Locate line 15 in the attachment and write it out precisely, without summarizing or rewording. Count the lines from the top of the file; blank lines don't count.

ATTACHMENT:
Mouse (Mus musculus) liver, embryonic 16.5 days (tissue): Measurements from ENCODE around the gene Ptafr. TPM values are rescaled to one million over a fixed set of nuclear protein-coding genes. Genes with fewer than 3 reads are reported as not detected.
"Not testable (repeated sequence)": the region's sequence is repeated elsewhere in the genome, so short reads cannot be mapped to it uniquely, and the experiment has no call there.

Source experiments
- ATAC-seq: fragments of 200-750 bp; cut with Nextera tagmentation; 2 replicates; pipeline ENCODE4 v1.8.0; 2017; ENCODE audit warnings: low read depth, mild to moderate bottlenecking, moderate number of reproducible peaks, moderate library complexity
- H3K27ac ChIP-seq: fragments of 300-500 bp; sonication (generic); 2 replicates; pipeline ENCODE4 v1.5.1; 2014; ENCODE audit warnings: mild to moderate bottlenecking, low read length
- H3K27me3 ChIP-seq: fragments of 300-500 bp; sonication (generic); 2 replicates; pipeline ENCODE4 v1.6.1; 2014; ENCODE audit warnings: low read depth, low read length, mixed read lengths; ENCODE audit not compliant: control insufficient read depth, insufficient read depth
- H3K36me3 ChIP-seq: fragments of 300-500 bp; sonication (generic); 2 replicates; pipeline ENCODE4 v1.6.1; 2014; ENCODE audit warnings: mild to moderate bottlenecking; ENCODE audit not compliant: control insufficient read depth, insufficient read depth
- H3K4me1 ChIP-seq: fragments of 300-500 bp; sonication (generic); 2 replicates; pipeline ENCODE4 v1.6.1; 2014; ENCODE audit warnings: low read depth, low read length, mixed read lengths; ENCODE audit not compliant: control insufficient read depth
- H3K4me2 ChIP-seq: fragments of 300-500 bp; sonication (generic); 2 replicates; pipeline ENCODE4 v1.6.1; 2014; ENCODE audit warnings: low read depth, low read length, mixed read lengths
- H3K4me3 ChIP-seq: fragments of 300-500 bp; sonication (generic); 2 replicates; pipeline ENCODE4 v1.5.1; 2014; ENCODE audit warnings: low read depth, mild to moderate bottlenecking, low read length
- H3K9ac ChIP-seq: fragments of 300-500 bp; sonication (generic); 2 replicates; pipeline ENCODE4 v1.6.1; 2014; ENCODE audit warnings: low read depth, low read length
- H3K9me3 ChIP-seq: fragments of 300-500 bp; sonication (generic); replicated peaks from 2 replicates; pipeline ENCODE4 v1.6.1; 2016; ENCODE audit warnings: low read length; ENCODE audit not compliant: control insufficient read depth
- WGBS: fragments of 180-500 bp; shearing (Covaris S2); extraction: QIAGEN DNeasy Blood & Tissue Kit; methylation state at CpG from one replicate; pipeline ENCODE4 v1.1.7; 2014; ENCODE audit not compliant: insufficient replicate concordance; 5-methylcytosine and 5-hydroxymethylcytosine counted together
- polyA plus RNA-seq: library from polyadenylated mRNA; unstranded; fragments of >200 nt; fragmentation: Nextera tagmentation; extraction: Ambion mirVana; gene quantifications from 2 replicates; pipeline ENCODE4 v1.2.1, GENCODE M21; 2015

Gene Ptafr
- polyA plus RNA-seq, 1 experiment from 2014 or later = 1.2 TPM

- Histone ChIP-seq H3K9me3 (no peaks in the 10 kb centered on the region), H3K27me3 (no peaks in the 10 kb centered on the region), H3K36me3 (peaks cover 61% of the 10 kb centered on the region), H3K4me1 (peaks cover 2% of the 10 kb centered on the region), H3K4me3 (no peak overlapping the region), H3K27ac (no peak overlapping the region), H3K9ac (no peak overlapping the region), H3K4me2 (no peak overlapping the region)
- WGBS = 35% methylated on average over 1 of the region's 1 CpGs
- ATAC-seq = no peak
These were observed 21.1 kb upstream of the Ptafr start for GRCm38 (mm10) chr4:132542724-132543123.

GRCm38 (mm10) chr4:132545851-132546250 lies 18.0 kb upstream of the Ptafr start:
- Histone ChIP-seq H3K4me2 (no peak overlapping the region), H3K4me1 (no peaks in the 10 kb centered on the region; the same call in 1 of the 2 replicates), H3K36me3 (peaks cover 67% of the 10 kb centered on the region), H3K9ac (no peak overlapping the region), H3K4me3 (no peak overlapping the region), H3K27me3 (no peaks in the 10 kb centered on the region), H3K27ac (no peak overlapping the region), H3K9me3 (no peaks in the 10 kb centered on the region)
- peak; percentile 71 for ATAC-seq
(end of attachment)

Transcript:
Gene Ptafr